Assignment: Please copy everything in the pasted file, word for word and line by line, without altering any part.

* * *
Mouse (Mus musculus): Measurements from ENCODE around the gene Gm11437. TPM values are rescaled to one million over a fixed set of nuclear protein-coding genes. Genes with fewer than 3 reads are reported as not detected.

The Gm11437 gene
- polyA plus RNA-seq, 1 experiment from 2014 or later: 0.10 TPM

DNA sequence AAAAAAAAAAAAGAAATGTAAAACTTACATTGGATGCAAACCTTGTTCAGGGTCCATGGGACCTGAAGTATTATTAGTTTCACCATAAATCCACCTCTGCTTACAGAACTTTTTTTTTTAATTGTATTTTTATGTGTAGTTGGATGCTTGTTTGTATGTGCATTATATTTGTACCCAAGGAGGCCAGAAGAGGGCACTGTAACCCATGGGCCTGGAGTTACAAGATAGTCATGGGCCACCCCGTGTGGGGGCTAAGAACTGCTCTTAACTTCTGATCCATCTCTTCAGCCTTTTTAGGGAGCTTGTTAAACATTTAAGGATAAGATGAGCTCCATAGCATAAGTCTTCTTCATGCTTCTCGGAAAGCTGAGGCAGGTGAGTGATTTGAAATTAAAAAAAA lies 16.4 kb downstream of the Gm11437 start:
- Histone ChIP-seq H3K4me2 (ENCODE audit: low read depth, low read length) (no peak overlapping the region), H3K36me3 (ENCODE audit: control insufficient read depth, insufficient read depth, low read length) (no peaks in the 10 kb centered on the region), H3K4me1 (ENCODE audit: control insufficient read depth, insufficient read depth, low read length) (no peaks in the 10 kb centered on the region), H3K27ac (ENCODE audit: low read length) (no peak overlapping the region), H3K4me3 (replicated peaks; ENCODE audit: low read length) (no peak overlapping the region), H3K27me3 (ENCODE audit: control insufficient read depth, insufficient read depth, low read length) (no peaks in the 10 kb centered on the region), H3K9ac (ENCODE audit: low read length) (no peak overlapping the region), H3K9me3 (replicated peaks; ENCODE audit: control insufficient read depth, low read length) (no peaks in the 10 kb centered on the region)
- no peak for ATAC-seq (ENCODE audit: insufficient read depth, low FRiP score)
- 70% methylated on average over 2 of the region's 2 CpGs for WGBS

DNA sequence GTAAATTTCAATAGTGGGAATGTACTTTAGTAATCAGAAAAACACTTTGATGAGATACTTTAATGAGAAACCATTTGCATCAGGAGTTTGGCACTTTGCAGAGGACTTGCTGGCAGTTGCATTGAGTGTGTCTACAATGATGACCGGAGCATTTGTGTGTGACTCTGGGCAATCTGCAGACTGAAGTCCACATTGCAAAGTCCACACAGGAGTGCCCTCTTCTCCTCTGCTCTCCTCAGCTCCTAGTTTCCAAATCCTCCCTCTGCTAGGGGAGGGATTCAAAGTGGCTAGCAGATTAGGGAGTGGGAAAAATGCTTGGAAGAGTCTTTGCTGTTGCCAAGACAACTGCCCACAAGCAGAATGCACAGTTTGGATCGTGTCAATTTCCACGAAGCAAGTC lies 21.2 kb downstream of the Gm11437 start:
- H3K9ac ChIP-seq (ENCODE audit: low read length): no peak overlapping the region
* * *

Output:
Mouse (Mus musculus): Measurements from ENCODE around the gene Gm11437. TPM values are rescaled to one million over a fixed set of nuclear protein-coding genes. Genes with fewer than 3 reads are reported as not detected.

The Gm11437 gene
- polyA plus RNA-seq, 1 experiment from 2014 or later: 0.10 TPM

DNA sequence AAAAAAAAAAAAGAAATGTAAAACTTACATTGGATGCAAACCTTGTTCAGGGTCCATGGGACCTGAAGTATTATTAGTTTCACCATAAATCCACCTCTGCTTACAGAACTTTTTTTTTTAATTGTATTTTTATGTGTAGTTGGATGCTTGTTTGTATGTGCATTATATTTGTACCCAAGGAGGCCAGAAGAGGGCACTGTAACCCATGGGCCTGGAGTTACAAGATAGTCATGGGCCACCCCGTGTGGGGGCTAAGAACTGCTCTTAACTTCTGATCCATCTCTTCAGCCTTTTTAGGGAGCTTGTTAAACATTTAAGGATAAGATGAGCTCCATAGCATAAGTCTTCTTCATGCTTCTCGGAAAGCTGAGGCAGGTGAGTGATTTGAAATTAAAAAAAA lies 16.4 kb downstream of the Gm11437 start:
- Histone ChIP-seq H3K4me2 (ENCODE audit: low read depth, low read length) (no peak overlapping the region), H3K36me3 (ENCODE audit: control insufficient read depth, insufficient read depth, low read length) (no peaks in the 10 kb centered on the region), H3K4me1 (ENCODE audit: control insufficient read depth, insufficient read depth, low read length) (no peaks in the 10 kb centered on the region), H3K27ac (ENCODE audit: low read length) (no peak overlapping the region), H3K4me3 (replicated peaks; ENCODE audit: low read length) (no peak overlapping the region), H3K27me3 (ENCODE audit: control insufficient read depth, insufficient read depth, low read length) (no peaks in the 10 kb centered on the region), H3K9ac (ENCODE audit: low read length) (no peak overlapping the region), H3K9me3 (replicated peaks; ENCODE audit: control insufficient read depth, low read length) (no peaks in the 10 kb centered on the region)
- no peak for ATAC-seq (ENCODE audit: insufficient read depth, low FRiP score)
- 70% methylated on average over 2 of the region's 2 CpGs for WGBS

DNA sequence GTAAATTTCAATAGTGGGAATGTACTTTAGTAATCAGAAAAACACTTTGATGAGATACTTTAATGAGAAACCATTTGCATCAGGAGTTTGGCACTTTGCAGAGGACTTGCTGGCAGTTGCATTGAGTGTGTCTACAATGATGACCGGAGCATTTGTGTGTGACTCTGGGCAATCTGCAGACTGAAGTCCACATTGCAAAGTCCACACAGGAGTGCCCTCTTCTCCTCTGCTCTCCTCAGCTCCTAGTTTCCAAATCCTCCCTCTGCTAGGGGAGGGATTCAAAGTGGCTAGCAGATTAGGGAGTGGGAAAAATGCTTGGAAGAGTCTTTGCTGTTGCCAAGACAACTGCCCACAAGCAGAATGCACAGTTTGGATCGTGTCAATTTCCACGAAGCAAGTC lies 21.2 kb downstream of the Gm11437 start:
- H3K9ac ChIP-seq (ENCODE audit: low read length): no peak overlapping the region